Table of Contents

  • The Nordic project “Workshop on assessments of the national carbon budget within the Nordic region – Current status and sensitivity to changes” was financed by the Nordic Council of Ministers’ Working Group on Climate and Air Pollution. The establishment of a new global climate agreement under UN climate convention (UNFCC) is a primary objective for the Nordic countries and to contribute to this objective is of highest priority for the Nordic Working group on Climate and Air Pollution.

  • In the Nordic Strategy for Sustainable Development an objective is “to work to stem climate change and help prepare our regions and the rest of the world for the changes that will be needed” (Nordic Council of Ministers 2009). To do that, it is essential to understand the carbon balance as this defines how emissions of greenhouse gases, especially carbon dioxide and methane, from anthropogenic activities translate into concentrations of greenhouse gases in the atmosphere and control important climate feedback mechanisms (Houghton et al. 2007). Estimating and mapping carbon sinks and sources are therefore major issues concerning also the agreements of the United Nations Framework Convention on Climate Change (UNFCCC) in the Kyoto protocol. It is needed to ensure maximum cost effectiveness of actions taken to mitigate anthropogenic emissions of greenhouse gases. However, surface exchange of greenhouse gases are highly affected by anthropogenic forcing (changes in land use and management) and climate forcing. Therefore, to understand and predict these impacts using models, it is important to quantify realistically how much carbon is taken up by the terrestrial and marine ecosystems. Thus, detailed knowledge of the exchange of the greenhouse gases between land, ocean and atmosphere is important, and the processes involved must be fully understood and accurately quantified. However, large uncertainties on the estimations of carbon exchange remain.

  • The international regulation of issues related to climate change, e.g. emission of greenhouse gases, is done within the United Nations Framework Convention on Climate Change (UNFCCC). There are different requirements in terms of reporting of greenhouse gas emissions and only 37 countries have reduction commitments under the Kyoto Protocol (KP). The reporting under the UNFCCC and accounting under the KP only includes anthropogenic emissions. For most activities this is straight forward such as fuel combustion, agriculture and waste treatment. However, when it comes to land-use and land-use changes, it is more difficult to assess which emissions/removals are anthropogenic.

  • To obtain a full understanding of the carbon balance and how greenhouse gases influence the climate at present and in the future, monitoring is needed. Monitoring carbon sinks and sources includes comprehensive experimental work across a wide range of ecosystems in the Nordic region covering both marine and terrestrial ecosystems. In session 1 “Observations of Carbon sinks and sources,” up-to-date findings of carbon dioxide (CO2) and methane (CH4) exchange between different types of ecosystems and the atmosphere as well as their biological and physical controlling processes were reported.

  • Within the research area of modeling the carbon cycle a wide range of research fields are present (Denman et al 2007). Many parameters influence the carbon cycle, thus it can be very complicated to model. Therefore, modelers have to decide on model complexity and model parameterization. The degree of complexity and parameterization is furthermore linked to the spatial scale of the model i.e. site specific, regional etc. Model wise the different spatial scales are connected by up– or down scaling; however the detailed description in site specific models might be parameterized in regional models. In Session 2 an introduction to some of the research fields within carbon cycle modeling were given starting with modeling of marine systems followed by terrestrial modeling both of forest and agricultural ecosystems, and concluded by regional modeling of the carbon cycle.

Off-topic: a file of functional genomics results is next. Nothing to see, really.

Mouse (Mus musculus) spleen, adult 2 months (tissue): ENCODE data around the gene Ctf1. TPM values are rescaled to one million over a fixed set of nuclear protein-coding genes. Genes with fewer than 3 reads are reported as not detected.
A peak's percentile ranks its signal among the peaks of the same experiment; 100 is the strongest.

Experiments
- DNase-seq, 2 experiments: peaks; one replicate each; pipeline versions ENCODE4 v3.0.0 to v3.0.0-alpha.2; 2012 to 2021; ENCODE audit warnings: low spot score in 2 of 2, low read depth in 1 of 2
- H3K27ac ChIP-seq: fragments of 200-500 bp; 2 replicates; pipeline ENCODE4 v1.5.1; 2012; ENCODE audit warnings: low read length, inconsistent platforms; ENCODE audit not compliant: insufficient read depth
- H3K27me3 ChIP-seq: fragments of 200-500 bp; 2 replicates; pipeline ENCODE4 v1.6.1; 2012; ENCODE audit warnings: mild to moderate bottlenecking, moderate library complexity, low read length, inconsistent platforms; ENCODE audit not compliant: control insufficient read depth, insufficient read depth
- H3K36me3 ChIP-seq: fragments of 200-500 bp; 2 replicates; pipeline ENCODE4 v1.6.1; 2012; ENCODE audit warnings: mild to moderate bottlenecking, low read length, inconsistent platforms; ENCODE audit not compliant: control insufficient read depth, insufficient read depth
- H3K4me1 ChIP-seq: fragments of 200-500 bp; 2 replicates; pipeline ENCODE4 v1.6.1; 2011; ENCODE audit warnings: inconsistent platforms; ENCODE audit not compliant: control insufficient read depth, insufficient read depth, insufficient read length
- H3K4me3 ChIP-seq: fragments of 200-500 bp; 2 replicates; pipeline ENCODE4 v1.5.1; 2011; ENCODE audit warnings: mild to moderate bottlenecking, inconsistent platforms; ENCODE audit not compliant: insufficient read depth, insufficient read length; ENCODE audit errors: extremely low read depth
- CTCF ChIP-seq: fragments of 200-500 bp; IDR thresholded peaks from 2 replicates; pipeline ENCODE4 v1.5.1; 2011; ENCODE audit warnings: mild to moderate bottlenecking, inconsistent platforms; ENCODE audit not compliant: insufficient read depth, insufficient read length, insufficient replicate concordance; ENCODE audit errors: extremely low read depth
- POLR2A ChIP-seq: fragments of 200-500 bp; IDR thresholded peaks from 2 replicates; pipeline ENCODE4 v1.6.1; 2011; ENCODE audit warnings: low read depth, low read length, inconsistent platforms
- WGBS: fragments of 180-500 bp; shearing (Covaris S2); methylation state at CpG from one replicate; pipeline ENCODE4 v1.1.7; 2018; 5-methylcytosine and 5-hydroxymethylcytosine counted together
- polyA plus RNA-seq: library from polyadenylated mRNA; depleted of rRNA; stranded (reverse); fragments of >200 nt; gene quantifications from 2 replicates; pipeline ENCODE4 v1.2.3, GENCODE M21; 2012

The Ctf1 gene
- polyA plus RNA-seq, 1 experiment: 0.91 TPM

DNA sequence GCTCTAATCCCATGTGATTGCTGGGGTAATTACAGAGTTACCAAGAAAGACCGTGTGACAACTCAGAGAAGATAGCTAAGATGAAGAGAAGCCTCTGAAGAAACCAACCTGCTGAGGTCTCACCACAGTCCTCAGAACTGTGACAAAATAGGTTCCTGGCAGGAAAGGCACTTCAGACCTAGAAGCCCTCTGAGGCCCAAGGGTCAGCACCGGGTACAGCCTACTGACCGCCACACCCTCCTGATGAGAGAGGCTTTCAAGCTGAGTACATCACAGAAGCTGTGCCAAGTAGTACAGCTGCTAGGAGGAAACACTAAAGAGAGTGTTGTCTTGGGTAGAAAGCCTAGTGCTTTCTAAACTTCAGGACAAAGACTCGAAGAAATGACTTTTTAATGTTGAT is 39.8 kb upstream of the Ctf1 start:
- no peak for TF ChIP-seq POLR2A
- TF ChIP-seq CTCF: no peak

• Remote sensing data have various applications to carbon balance modeling such as: model inputs, model validation, coordinating tools for mobile measurements, regional analysis, upscaling of local measurements, and several others (Anderson and Norman 2007, Rosenqvist et al. 2003, Turner et al. 2004). They all play important roles in regional and large spatial scale estimations, which cannot be discovered by only local measurements.

  • In order to assess the future evolution of the carbon cycle, scenarios are needed. In the framework of IPCC various climate scenarios have been conducted. They span a wide range in which the actual future climate change most likely will lie (Meehl et al. 2007, Moss et al. 2010).

  • As part of the Danish project ECOCLIM (Ecosystems Surface Exchange of Greenhouse Gases in an Environment of Changing Anthropogenic and Climate forcing) a mesoscale model system is under development.

  • Multiple sensitivities and uncertainties exist in the field of research covering carbon budgeting in the Nordic Regions. During the workshop “Workshop on assessments of the national Carbon budget within the Nordic region – Current status and sensitivity to changes,” an important objective was to discuss these challenges and to improve the ways to communicate results and conclusions to policy makers. A discussion session covered five research areas; terrestrial carbon modeling, measuring terrestrial carbon fluxes, measuring and modeling marine and lake carbon, remote sensing and climate and land use scenarios. From this session and discussion throughout the workshop the following were agreed upon.

  • Workshop on assessments of the national Carbon budget within the Nordic region – Current status and sensitivity to changes, 20–22 March 2013, Roskilde University, Denmark.